Association Between Implementation of an e-Alert for Detection of Acute Kidney Injury and Processes of Care and Outcomes: A Systematic Review and Meta-Analysis
CCCF ePoster library. Lachance P. Oct 31, 2016; 150880; 3
Dr. Philippe Lachance
Dr. Philippe Lachance
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Topic: Systematic Review, Meta-analysis, or Meta-synthesis

Association Between Implementation of an e-Alert for Detection of Acute Kidney Injury and Processes of Care and Outcomes: A Systematic Review and Meta-Analysis

Lachance Philippe MD MSc 1, Villeneuve Pierre-Marc MD 1, Rewa Oleksa MD 1, Wilson Francis MD MSCE 2, Selby Nicholas M MD 3, Featherstone Robin MLIS 4, Bagshaw Sean M MD MSc 1,5 

1 Division of Critical Care Medicine, Faculty of Medicine and Dentistry, University of Alberta, Edmonton, Canada, 2 Program of Applied Translational Research, Yale University School of Medicine, New Haven, USA, 3 Centre for Kidney Research and Innovation, Division of Medical Sciences and Graduate Entry Medicine, University of Nottingham, UK, 4 Alberta Research Center for Health Evidence (ARCHE), Department of Pediatrics, University of Alberta, Edmonton, Canada,  5 Critical Care Strategic Clinical Network, Alberta Health Services, Edmonton, Canada 

Grant acknowledgements:
Dr. Bagshaw holds a Canada Research Chair in Critical Care Nephrology.


INTRODUCTION Acute kidney injury (AKI) is a common complication in hospitalized patients. It imposes significant risk for major morbidity and mortality. Recently, a number of studies have evaluated the implementation of automated electronic alerts (e-alerts) to warn healthcare providers of early or impending AKI in hospitalized patients. The impact of e-alerts on patient-centered and health services outcomes remains uncertain1-3.

OBJECTIVES: 1)Describe the definitions and methods utilized for designing and implementing an electronic alert in AKI; Determine the impact of electronic alerting for AKI on 2) quality of care indicators and processes of care 3) patient-centered clinical outcomes and 4) health services use.
METHODS: We performed a systematic review and meta-analysis. We searched electronic databases and grey literature for original studies and abstracts published between 1990 and 2016. Two independent reviewers appraised quality of retrieved studies.  The detailed structure and target of each alert were also analyzed. We evaluated the impact of e-alerts on selected patient-centered outcomes including hospital mortality, receipt of renal replacement therapy (RRT) and worsening AKI (defined as achieve KDIGO stage 3 AKI or equivalent). We also evaluated the impact on health services outcomes (ICU admission, ICU and hospital lengths of stay) and selected care processes in response to alerting (ordering of investigations; fluid and/or diuretic administration). Pooled analysis using a random effect model was used when possible. Data were described with OR (95% CI).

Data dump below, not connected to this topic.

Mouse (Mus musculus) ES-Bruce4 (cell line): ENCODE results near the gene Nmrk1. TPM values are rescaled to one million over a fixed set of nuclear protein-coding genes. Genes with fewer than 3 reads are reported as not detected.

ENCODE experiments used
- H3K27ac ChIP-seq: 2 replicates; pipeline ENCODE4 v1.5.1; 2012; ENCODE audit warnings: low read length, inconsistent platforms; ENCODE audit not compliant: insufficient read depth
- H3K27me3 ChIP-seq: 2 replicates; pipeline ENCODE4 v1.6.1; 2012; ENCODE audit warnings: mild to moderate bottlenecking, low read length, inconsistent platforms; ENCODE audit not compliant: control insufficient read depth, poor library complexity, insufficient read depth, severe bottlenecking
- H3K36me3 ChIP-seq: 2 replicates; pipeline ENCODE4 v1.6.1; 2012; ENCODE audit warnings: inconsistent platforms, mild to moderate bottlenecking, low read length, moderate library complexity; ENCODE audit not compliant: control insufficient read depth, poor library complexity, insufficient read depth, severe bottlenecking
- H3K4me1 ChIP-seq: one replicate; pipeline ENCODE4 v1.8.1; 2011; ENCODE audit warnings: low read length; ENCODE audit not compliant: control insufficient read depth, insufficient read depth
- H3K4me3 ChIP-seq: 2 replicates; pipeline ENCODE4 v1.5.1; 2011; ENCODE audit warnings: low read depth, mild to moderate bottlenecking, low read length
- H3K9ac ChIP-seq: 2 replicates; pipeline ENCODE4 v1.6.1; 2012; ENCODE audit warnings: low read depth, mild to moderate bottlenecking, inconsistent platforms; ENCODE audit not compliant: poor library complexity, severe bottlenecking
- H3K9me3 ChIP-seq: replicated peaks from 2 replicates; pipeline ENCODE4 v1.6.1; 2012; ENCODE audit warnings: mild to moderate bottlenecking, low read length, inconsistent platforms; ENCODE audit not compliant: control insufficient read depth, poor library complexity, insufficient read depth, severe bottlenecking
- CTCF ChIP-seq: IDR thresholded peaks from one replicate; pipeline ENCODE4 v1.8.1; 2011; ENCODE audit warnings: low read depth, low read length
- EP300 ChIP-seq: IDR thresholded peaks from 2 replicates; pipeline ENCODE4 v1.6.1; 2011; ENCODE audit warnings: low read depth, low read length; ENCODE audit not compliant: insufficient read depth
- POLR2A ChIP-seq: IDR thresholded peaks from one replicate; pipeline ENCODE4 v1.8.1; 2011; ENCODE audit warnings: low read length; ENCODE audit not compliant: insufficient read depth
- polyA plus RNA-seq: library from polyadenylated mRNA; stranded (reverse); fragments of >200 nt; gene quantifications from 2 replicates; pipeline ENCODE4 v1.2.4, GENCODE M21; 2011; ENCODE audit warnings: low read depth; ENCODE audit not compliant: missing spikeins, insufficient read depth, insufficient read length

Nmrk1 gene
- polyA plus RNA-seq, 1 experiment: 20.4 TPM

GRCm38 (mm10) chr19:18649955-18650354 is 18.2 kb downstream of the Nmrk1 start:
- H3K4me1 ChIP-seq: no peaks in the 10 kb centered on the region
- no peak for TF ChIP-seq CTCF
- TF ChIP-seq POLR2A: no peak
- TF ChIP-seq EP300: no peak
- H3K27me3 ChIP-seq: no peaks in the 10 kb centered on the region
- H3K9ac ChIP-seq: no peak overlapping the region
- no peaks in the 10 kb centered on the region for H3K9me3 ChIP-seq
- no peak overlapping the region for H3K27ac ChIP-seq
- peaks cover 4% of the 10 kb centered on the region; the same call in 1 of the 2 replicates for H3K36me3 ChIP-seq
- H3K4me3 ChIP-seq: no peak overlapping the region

RESULTS: Our search yielded 6472 citations; of which seven unique studies (n=14347 patients) fulfilled all eligibility and were included. One study was a randomized control trial, one use historical control, 3 were before and after studies and 2 were time series studies. 6 studies were high quality and 1 moderate. Most alerts were automated and used the electronic medical record. They were mildly intrusive and most of them were not linked to clear clinical decision support. E-alerts had no impact on mortality [OR 0.98, 95%CI 0.89-1.08; n=6 studies; n=11766 patients; I2 = 0%)], receipt of RRT [1.04, 95% CI 0.56-1.96; n=4 studies; n=11577 patients; I2 = 86%)],], and worsening AKI[1.04, 95% CI 0.9-1.21; n=3 studies; n=9194 patients; I2 = 24%)],]. There was no significant difference in fluid therapy [2.18 95% CI 0.46-10.31; n=2 studies; n=4378 patients; I2 = 99%)]. Pooled estimates were not available for the other prespecified outcomes mentioned above.

CONCLUSION: Our systematic review synthesizing evidence from 7 good quality studies did not show e-alerts for AKI were associated with improved survival, reduced RRT utilization, or reduced risk of worsening AKI. Similarly, e-alerts were not found to impact selected processes of care.  Given the widespread implementation of electronic medical records and adoption of automated alerting systems, further evaluation is urgent needed to understand the aspects of e-alerts for AKI most likely to impact care processes and improve outcomes, such as intrusiveness or integrated clinical decision support.


1. Terrell KM, Perkins AJ, Hui SL, et al. Computerized decision support for medication dosing in renal insufficiency: a randomized, controlled trial. Ann Emerg Med 2010;56(6):623-9.
2. Colpaert K, Hoste EA, Steurbaut K, et al. Impact of real-time electronic alerting of acute kidney injury on therapeutic intervention and progression of RIFLE class. Crit Care Med 2012;40(4):1164-70.
3. Wilson FP, Shashaty M, Testani J, et al. Automated, electronic alerts for acute kidney injury: a single-blind, parallel-group, randomised controlled trial. Lancet 2015;385(9981):1966-74.

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